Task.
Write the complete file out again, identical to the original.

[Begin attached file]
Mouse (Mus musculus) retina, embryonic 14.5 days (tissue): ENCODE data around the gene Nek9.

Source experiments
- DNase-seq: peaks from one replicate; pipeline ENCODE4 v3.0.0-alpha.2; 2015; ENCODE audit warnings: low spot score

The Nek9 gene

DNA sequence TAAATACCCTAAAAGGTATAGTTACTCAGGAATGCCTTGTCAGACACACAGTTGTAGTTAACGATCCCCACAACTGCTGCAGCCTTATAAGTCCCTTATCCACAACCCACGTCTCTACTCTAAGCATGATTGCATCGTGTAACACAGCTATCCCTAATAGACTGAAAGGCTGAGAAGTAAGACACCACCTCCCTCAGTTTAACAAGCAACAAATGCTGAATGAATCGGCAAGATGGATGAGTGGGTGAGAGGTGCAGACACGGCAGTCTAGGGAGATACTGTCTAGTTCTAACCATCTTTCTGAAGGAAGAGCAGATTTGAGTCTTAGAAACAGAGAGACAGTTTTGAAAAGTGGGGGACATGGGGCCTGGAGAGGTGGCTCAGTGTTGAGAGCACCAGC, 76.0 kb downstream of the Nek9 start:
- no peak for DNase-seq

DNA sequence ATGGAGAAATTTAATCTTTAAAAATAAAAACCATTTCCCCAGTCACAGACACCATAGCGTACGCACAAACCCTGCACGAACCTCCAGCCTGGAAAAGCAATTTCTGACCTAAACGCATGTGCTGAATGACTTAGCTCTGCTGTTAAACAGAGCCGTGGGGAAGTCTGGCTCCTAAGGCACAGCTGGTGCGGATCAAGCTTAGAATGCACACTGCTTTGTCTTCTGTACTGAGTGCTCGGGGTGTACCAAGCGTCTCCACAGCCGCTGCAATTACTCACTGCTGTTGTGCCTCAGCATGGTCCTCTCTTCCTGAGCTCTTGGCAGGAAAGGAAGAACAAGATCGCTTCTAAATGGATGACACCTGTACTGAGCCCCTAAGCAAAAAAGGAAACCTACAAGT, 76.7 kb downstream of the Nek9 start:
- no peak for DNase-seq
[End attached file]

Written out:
Mouse (Mus musculus) retina, embryonic 14.5 days (tissue): ENCODE data around the gene Nek9.

Source experiments
- DNase-seq: peaks from one replicate; pipeline ENCODE4 v3.0.0-alpha.2; 2015; ENCODE audit warnings: low spot score

The Nek9 gene

DNA sequence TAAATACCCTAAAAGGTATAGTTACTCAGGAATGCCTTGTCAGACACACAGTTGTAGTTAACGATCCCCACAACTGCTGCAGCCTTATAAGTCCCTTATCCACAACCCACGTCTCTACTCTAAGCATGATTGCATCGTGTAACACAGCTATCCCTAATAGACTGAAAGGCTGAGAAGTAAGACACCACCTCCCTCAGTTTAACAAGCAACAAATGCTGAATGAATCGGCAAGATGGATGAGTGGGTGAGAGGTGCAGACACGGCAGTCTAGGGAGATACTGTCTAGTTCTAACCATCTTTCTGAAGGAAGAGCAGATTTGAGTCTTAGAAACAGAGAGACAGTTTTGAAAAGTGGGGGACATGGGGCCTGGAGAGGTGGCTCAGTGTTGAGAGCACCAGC, 76.0 kb downstream of the Nek9 start:
- no peak for DNase-seq

DNA sequence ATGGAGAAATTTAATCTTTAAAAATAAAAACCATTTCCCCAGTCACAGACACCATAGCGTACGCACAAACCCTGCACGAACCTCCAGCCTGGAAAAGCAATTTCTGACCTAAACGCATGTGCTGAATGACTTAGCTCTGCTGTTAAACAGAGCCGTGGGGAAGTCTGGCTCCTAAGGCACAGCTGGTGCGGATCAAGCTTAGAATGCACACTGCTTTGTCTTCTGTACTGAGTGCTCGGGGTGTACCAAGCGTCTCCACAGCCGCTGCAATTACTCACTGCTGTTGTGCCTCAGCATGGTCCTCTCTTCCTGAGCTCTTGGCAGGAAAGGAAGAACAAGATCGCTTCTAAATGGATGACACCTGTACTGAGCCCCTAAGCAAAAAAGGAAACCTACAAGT, 76.7 kb downstream of the Nek9 start:
- no peak for DNase-seq